According to Judge Matheson, a claim is not ripe for adjudication if it relies on future events that might not take place as expected or might not take place at all. A dispute should be considered not to be ripe if it turns on facts that are not sufficiently developed and delay will not work a hardship on the parties.
There was no way to know whether the Kansas City Fed would open a master account for Fourth Corner based on a promise to serve only legal marijuana-related businesses because such an application had not been made, Judge Matheson observed. He noted that the Kansas City Fed cited several reasons for denying the master account. In addition to the credit union’s business plans, the FRBank was concerned about Fourth Corner’s capital, failure to obtain deposit insurance, and status as a de novo institution. Even if the FRBank believed the credit union’s promise, it still might deny the master account.
Putting off judicial consideration would not impose a hardship on Fourth Corner, Judge Matheson believed. If the credit union was seriously harmed by being unable to conduct business, it could apply for a master account after promising not to serve illegal businesses, a step it had never taken.
Dismissal was in error. Judge Robert E. Bacharach took the position that the credit union’s complaint should not have been dismissed at all. The district judge should have assumed that Fourth Corner would comply with any court decision on whether the marijuana-related businesses were legal and that it would live up to its promise, made in the amended complaint, that it would do so. As a result, a concern over the possible facilitation of illegal activity did not offer a reason to dismiss the complaint, he said.
In its amended complaint, Fourth Corner said that its charter committed it to “comply with both state and federal law, and it intends to do so,” Bacharach noted. The credit union added that it would implement its business plan to serve marijuana-related businesses only if doing so was legal under both state and federal law. It also said that if serving marijuana-related business was found to be illegal, it would restrict its activities to serving members of social groups that advocated the legalization of marijuana, which everyone agreed would be legal.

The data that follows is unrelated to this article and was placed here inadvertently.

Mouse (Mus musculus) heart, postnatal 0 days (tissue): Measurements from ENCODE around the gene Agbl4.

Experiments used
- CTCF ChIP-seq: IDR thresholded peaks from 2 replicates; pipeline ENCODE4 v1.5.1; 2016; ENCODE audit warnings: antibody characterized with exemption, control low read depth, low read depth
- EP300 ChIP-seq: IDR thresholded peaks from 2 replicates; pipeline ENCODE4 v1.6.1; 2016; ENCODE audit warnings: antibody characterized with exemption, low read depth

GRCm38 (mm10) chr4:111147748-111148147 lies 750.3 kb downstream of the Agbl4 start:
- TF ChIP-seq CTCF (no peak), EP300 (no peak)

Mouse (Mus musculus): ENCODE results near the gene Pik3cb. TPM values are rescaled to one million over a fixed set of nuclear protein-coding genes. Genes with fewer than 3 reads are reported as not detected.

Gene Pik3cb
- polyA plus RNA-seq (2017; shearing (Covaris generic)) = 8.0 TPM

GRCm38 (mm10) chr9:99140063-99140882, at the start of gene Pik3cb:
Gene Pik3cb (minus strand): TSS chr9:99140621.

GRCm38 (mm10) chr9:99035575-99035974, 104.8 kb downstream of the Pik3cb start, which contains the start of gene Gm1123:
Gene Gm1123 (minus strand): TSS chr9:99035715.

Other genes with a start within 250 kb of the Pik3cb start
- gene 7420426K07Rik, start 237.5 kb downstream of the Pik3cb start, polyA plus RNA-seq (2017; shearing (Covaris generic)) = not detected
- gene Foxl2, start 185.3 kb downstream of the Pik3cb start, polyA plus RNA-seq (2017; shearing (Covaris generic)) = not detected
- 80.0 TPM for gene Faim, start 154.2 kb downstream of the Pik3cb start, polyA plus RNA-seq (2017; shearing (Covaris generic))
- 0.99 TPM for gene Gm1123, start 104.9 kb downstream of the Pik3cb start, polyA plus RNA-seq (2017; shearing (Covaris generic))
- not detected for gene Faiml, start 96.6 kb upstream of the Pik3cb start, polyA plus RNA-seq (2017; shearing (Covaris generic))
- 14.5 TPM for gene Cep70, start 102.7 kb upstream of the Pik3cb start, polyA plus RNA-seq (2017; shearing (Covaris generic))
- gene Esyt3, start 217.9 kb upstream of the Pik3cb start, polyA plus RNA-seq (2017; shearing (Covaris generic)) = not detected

According to Judge Bacharach, the district judge interpreted Fourth Corner’s statements as promises to obey what the credit union believed the law to be, not what the court said the law was. This was contrary to the rule that, in considering a motion to dismiss, a judge should assume that the claims of a complaint are true.
Because he would have reversed the dismissal of the credit union’s complaint, Judge Bacharach moved on to discuss the Kansas City’s Fed’s arguments supporting the district court judge’s order.
- The Federal Reserve Act does not give the Kansas City Fed the discretion to refuse to open a master account for an applicant, Judge Bacharach said. The Fed Reserve System’s services must be available to all nonmember depository institutions.
- The charter granted by Colorado to Fourth Corner is not preempted in full by the Controlled Substances Act. The charter is preempted only to the extent that it would authorize the credit union to facilitate the activities of illegal businesses. Since the charter remained valid, at least in part, the credit union remained entitled to a master account.
Judge Bacharach also rejected the argument that the appeal was unripe. It was clear to him that the Kansas City Fed would refuse to allow a master account and that Fourth Corner would suffer a hardship as a result.